Do you feel joy when you volunteer your time? How can you prevent that joy from turning into resentment? Many of us enjoy sharing our time, talents, and treasures with others, but occasionally we become disillusioned and lose sight of the purpose. The Bible tells us that "God loves a cheerful giver." But sometimes we lose the joy of giving, helping, or serving others because we expect something in return or find ourselves disappointed that we aren't acknowledged or publicly appreciated. Perhaps we hoped to have a greater impact on others and or expected to see a bigger difference in the lives of the people we serve. Or we may feel taken advantage of and manipulated by those in charge of the volunteer process. Sometimes we simply overextend ourselves for others and neglect our own needs in the process. Those of us who like to give and help others tend to minimize our own desires assuming that we can get by with less. We may not realize until much later that resentment was building over time and we began to detach from those around us. Pretty soon the resentment from our tendency to say yes to all requests turns into deafening no's eluding a healthy balance. So why do "givers" have an especially difficult time setting boundaries?
People who like giving and serving sometimes struggle with saying no, setting limits, and maintaining healthy boundaries. When we think of a physical boundary we may picture a fence that surrounds our property line and delineates where our property ends and our neighbor's begins. Most fences have a gate that can either be open or shut. While some fences are used to keep others out, sometimes the fence provides more aesthetic value than practical use. Ultimately we decide who we let inside our fence and who we keep out and we should be monitoring our gate at all times. Sometimes we have to deal with boundary violators and fence jumpers. The analogy helps us understand the boundary concept and setting our emotional limits with people and activities. We may have difficulties with boundary setting or enforcing because our guilt and fear override our ability to set limits. We may want to make others happy at the expense of ourselves. Sometimes we put ourselves last because we believe that is the right thing to do. But just as we maintain our physical boundary, our emotional boundary is as equally important if not more so. We teach others how to treat us by the way we treat ourselves. Serving gives us purpose and meaning, but occasionally it becomes our entire identity. Our own insecurities can drive our need to be needed and make us dependent upon approval and recognition from others.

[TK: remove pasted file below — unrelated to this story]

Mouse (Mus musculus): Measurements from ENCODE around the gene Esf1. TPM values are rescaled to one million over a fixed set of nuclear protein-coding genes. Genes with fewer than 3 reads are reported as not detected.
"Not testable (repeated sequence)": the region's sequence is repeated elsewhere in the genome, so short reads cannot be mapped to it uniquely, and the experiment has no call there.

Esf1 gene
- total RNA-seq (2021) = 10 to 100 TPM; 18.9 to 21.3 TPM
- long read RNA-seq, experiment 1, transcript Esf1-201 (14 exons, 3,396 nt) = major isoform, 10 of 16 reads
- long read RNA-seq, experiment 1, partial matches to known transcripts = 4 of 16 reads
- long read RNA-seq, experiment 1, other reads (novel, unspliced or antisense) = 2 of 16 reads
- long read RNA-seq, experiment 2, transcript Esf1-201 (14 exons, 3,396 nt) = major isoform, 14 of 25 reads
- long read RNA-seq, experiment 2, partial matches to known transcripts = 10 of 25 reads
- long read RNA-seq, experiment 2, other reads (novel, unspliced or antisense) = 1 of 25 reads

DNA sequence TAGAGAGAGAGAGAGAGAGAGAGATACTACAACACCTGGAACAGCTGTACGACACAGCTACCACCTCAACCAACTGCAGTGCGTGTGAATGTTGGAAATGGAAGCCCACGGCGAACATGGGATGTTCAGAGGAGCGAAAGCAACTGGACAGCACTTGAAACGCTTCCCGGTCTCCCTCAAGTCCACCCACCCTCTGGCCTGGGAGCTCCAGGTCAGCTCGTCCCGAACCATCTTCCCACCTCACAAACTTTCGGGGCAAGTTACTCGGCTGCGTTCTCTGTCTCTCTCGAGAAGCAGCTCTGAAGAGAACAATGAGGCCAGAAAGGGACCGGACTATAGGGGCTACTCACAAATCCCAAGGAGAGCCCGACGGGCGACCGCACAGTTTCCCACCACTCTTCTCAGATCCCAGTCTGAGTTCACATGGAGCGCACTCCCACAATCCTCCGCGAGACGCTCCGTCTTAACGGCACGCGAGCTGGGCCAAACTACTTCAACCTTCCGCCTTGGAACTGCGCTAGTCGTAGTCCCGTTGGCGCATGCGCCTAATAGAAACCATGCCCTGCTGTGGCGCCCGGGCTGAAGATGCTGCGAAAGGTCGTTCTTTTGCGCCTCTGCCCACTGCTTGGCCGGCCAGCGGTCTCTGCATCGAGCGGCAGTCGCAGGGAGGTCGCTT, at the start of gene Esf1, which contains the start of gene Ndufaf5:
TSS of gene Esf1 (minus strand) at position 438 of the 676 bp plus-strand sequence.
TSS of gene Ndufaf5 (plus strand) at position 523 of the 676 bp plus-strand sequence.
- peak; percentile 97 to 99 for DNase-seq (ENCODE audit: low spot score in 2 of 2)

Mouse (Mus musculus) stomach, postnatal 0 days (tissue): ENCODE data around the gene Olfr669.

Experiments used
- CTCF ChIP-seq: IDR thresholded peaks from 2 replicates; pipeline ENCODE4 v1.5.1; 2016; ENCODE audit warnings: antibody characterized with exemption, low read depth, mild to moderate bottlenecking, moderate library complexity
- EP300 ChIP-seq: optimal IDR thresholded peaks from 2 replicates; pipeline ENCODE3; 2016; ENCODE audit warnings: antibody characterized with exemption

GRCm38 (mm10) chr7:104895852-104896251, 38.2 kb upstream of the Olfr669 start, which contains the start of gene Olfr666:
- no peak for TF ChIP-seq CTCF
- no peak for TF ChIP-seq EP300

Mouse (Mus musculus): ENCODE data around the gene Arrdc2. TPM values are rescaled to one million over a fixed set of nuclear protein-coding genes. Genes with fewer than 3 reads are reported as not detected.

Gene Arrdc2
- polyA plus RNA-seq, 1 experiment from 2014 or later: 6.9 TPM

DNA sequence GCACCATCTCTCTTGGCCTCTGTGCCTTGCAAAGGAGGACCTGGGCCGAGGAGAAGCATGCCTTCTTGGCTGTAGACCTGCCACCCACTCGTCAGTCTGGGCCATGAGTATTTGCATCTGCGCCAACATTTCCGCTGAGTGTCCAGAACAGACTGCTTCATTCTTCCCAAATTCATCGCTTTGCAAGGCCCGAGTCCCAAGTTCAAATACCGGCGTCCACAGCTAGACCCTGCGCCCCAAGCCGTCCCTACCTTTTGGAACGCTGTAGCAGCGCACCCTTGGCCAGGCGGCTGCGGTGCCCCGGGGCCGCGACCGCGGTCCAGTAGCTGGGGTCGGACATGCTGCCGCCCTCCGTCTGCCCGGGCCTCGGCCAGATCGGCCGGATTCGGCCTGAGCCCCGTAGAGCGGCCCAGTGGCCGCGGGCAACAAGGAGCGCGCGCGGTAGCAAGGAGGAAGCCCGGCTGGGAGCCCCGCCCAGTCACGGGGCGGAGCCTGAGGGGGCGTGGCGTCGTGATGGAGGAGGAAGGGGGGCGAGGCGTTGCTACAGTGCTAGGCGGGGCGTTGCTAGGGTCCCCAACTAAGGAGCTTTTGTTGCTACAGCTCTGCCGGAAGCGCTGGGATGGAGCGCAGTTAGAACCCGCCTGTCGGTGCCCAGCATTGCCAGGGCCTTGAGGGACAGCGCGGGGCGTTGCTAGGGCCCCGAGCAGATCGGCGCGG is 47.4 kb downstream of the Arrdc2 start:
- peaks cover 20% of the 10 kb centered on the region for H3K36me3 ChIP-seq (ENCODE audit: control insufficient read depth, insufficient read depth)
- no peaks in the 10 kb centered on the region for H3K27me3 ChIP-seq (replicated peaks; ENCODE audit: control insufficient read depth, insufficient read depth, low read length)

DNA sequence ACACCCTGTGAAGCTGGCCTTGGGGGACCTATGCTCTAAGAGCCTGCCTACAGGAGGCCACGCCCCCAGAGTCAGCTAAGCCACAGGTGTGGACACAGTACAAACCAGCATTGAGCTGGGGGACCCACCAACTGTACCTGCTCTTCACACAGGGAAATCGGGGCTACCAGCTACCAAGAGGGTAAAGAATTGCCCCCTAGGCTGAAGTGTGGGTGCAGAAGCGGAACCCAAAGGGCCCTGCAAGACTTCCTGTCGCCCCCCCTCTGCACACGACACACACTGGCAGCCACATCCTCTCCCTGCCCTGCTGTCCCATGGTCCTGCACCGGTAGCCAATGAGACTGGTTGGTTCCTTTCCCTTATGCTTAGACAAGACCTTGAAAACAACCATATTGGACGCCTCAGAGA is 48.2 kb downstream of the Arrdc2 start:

Of course volunteering has many positive benefits for the person serving and to the people being served. So how do we discern when we're experiencing burnout or boundary crossing? One sign could be if we often feel physically and/or emotionally exhausted or lose satisfaction with our role. Sometimes becoming critical and cynical of the organization, being asked to expand your duties outside of your comfort zone or feeling very little control over your volunteer position signal red flags. Or maybe you worry unduly and your sleeping or eating habits have changed dramatically. What can we do to change our situation? For starters, we need to accept that we can't be everything to everybody. As mentioned above, we need to communicate our thoughts and feelings directly and be able to say no. We will also benefit from emotional support from others to help us find a healthy balance in life. Ultimately, we need to set and maintain our boundaries by taking care of ourselves so we can take good care of others. Make giving a choice, not an obligation.